Austria — Macron Offers Condolences After Terrorist Attack

  • "This is our Europe. Our enemies must know who they are dealing with. We will not give up anything."
  • A series of terrorist attacks on Monday in Vienna, left at least four people dead and scores injured.
  • France has been a victim of several terrorist attacks by radical Islamists in recent days.

The president of France, Emmanuel Macron, joined world leaders in offering his condolences to Austria, following a terrorist attack in the capital, Vienna. Four people were killed in the attacks. France, on its part, has been rocked by a series of terrorist attacks in recent days.

President Macron, in a message of solidarity with the Austrian people after the attacks in the center of Vienna, has reiterated that France and Europe in general will not to give in to terrorism. He said:

”We, the French, share the shock and the grief of the Austrian people struck this evening by an attack in the heart of their capital, Vienna. After France, it is a friendly country that is attacked. This is our Europe. Our enemies must know who they are dealing with. We will not give up anything.”

Macron voices shock grief over Vienna terror attack warns enemies will be dealt with.

A series of terrorist attacks on Monday in Vienna, left at least four people dead and scores injured. The attack took place as people savored their last absolute freedoms, hours before an impending coronavirus lockdown in the country.

“It is the hardest day for Austria in many years. We are dealing with a terror attack the severity of which, thank God, we have not experienced in Austria in many years,” said Interior Minister Karl Nehammer in regard to the attack at a press conference in the early hours of Tuesday.

One of the terrorists was killed by the security forces. Nehammer asked the inhabitants of Vienna not to go out on the streets and advised that children shouldn’t report to school the following day.

“Please stay at home if possible” during the police operation and “avoid the inner city,” he asked. Children should stay at home, not go to school on Tuesday, said Nehammer.

During the address, he also confirmed that one of the attackers was killed by the police and that at least one other fled. The authorities have warned that the fled attacker is heavily armed and dangerous.

Meanwhile, for the better part of Tuesday, a huge deployment of the security forces thoroughly searched the center of Vienna for the escapee. The deployment was comprised of commandos of the special forces, antiterrorist agents, as well as hundreds of common policemen with some employing the use of helicopters.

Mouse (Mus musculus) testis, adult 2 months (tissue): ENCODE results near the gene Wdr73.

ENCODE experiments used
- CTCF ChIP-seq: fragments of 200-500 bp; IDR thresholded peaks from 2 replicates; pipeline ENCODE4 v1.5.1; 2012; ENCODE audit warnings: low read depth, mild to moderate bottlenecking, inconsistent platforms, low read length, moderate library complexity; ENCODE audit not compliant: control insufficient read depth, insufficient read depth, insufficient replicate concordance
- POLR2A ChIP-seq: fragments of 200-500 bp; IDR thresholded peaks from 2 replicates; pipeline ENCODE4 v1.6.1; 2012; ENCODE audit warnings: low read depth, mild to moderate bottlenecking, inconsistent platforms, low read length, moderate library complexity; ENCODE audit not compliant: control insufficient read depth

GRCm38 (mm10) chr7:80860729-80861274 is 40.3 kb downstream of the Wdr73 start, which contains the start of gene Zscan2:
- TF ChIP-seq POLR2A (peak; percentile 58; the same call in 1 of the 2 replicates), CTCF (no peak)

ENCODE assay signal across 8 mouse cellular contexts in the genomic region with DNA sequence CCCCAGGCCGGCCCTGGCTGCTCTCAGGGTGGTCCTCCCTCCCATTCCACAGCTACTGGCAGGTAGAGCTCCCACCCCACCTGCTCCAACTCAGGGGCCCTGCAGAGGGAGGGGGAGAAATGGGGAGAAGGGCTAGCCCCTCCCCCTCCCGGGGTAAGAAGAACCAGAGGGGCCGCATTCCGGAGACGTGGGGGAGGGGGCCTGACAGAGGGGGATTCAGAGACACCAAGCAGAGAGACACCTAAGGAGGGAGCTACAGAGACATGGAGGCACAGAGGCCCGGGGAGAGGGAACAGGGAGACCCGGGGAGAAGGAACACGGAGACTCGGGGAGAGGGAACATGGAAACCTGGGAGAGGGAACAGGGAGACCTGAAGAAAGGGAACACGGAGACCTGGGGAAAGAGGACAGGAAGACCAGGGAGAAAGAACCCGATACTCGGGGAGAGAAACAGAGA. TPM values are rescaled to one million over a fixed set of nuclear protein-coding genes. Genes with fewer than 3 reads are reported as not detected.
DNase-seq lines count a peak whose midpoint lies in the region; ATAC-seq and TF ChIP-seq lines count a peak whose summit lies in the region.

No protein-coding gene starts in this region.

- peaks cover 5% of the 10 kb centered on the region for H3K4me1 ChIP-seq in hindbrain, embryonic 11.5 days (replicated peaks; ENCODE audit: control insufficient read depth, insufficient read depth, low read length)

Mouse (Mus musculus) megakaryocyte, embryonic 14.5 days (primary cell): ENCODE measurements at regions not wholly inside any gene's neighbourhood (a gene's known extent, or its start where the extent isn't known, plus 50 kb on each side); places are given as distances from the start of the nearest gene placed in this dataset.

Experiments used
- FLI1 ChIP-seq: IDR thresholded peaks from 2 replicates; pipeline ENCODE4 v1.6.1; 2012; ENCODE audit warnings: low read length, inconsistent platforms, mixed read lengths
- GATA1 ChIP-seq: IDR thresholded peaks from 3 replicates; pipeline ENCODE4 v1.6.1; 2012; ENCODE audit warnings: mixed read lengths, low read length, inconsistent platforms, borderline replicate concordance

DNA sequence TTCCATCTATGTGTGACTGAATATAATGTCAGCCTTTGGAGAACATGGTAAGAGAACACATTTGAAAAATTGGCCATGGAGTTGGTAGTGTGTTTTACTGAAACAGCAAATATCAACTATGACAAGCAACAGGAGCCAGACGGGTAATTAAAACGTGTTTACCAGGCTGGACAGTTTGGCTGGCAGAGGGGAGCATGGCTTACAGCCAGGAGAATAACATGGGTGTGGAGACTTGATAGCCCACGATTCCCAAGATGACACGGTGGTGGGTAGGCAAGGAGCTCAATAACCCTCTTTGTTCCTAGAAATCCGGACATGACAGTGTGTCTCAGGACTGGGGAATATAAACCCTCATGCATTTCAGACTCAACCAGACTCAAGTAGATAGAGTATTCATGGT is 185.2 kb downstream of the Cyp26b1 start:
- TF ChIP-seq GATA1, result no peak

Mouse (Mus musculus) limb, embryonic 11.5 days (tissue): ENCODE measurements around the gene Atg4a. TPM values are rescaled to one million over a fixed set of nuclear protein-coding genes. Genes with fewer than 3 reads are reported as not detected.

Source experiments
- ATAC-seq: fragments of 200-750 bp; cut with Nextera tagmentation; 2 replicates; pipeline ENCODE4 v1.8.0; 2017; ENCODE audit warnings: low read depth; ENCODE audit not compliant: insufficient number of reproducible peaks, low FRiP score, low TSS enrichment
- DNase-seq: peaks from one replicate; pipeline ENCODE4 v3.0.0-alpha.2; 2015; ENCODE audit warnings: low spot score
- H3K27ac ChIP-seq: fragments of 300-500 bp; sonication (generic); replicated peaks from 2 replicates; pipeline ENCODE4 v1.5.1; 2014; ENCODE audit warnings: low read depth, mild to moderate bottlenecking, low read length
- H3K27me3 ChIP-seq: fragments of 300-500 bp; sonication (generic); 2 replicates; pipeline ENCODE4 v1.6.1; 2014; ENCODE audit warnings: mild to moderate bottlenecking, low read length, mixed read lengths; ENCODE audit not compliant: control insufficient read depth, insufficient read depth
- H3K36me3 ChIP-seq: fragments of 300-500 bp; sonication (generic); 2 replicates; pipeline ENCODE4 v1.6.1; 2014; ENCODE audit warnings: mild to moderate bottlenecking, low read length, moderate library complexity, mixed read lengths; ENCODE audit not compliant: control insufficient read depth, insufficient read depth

French police officers stand at the entrance of the Notre Dame Basilica after the attack.

The operation also includes the control of the Austrian borders and the special forces of the Army, the Jagdkommando, have also been involved in the operation and have taken over the surveillance of public buildings in Vienna to free the police officers stationed there.

Attacks in France

France has been a victim of several terrorist attacks by radical Islamists in recent days. They include the murder of three people next to a church in Nice last Thursday, and the brutal beheading of a history professor who had shown some caricatures of Muhammad days before in class.

Following the professor’s murder, President Macron publicly defended France’s willingness to continue supporting the publication of cartoons as a symbol of freedom of expression. This subsequently sparked a wave of protests against him in Muslim-majority countries, as well as boycotts of French products.

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Vincent Ferdinand

News reporting is my thing. My view of what is happening in our world is colored by my love of history and how the past influences events taking place in the present time.  I like reading politics and writing articles. It was said by Geoffrey C. Ward, "Journalism is merely history's first draft." Everyone who writes about what is happening today is indeed, writing a small part of our history.

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